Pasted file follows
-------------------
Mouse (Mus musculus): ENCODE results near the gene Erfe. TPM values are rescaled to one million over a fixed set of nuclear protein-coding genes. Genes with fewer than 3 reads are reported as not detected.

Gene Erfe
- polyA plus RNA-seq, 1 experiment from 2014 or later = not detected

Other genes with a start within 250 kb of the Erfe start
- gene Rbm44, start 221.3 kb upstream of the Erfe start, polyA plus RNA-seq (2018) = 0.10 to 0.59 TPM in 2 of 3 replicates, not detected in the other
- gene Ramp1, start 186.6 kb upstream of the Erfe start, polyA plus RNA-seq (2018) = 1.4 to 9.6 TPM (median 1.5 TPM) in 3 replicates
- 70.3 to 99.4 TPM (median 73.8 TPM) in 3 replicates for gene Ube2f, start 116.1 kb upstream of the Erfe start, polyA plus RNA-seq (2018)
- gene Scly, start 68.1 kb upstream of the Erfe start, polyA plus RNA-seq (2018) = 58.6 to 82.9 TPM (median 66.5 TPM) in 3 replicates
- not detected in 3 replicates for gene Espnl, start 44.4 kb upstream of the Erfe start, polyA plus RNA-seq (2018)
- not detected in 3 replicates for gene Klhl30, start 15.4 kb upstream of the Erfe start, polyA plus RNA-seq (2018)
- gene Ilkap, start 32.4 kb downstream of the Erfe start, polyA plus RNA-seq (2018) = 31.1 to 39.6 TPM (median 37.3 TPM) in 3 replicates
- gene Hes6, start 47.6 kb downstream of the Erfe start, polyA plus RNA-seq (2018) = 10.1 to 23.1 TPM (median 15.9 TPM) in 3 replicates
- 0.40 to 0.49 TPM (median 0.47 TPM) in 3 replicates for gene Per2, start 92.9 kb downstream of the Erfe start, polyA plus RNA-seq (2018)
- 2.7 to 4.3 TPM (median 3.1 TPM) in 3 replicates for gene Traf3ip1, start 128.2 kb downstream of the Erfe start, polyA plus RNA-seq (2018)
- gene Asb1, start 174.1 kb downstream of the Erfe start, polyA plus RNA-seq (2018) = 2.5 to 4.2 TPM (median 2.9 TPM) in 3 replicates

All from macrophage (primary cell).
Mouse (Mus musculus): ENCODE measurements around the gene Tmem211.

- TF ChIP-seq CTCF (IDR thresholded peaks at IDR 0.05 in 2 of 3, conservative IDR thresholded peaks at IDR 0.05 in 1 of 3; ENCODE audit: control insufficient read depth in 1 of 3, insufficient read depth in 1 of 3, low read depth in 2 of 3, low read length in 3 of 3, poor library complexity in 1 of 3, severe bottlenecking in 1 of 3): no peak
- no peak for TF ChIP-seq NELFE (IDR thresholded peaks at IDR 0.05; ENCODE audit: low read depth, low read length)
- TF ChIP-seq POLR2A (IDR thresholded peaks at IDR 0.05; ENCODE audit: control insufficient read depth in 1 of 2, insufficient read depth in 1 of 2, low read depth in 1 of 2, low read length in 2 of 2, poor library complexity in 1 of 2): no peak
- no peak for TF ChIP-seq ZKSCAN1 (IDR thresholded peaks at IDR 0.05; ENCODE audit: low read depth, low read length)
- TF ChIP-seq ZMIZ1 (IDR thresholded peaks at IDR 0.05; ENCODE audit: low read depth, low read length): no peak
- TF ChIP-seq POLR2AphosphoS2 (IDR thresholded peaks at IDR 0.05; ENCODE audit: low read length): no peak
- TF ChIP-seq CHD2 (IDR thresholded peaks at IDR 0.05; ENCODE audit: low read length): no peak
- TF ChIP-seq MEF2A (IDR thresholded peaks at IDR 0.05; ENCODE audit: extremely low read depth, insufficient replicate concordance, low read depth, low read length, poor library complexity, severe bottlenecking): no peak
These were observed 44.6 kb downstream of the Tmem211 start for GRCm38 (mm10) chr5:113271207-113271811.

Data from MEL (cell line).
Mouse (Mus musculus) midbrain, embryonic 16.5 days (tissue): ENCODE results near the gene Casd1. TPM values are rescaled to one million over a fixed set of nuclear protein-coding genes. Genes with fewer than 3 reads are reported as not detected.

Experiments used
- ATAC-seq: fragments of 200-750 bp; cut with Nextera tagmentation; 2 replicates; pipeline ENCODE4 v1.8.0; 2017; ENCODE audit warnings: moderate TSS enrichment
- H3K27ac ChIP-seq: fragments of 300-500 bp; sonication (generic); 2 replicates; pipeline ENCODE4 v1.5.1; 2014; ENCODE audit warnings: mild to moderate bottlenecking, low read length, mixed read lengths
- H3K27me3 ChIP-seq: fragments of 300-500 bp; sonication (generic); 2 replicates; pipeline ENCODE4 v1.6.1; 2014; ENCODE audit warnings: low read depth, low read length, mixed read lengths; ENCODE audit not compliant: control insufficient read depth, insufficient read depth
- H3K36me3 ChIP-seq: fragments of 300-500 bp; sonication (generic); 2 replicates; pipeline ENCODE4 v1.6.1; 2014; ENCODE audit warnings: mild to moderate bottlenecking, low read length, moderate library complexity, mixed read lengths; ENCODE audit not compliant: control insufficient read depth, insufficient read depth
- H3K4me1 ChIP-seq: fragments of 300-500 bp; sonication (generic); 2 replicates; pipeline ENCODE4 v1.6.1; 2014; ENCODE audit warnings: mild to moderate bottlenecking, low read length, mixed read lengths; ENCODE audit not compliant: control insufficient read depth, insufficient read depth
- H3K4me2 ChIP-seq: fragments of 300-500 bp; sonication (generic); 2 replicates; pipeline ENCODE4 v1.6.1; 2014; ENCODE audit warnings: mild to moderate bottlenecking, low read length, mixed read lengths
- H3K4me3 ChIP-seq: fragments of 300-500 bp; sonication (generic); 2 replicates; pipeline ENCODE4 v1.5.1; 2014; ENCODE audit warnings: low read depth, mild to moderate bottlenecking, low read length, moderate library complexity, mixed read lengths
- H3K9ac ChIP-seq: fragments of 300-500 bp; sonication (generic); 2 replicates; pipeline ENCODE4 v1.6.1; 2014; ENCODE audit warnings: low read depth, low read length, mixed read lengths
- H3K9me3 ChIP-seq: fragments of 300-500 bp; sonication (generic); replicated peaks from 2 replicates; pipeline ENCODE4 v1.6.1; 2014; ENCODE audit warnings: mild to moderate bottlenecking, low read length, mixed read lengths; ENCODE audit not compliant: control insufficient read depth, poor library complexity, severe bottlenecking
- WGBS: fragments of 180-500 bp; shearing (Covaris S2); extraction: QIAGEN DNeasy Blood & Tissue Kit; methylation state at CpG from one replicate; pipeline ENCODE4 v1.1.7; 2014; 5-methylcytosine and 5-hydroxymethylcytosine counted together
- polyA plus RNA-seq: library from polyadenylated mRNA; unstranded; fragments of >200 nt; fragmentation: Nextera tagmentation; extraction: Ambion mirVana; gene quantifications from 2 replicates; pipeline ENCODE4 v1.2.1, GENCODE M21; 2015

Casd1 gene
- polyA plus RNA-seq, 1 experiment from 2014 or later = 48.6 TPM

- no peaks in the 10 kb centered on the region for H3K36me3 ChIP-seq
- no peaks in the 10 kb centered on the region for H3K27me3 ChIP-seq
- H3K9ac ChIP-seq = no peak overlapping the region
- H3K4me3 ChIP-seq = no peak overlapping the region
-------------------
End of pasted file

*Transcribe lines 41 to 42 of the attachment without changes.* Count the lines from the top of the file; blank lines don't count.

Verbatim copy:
Casd1 gene
- polyA plus RNA-seq, 1 experiment from 2014 or later = 48.6 TPM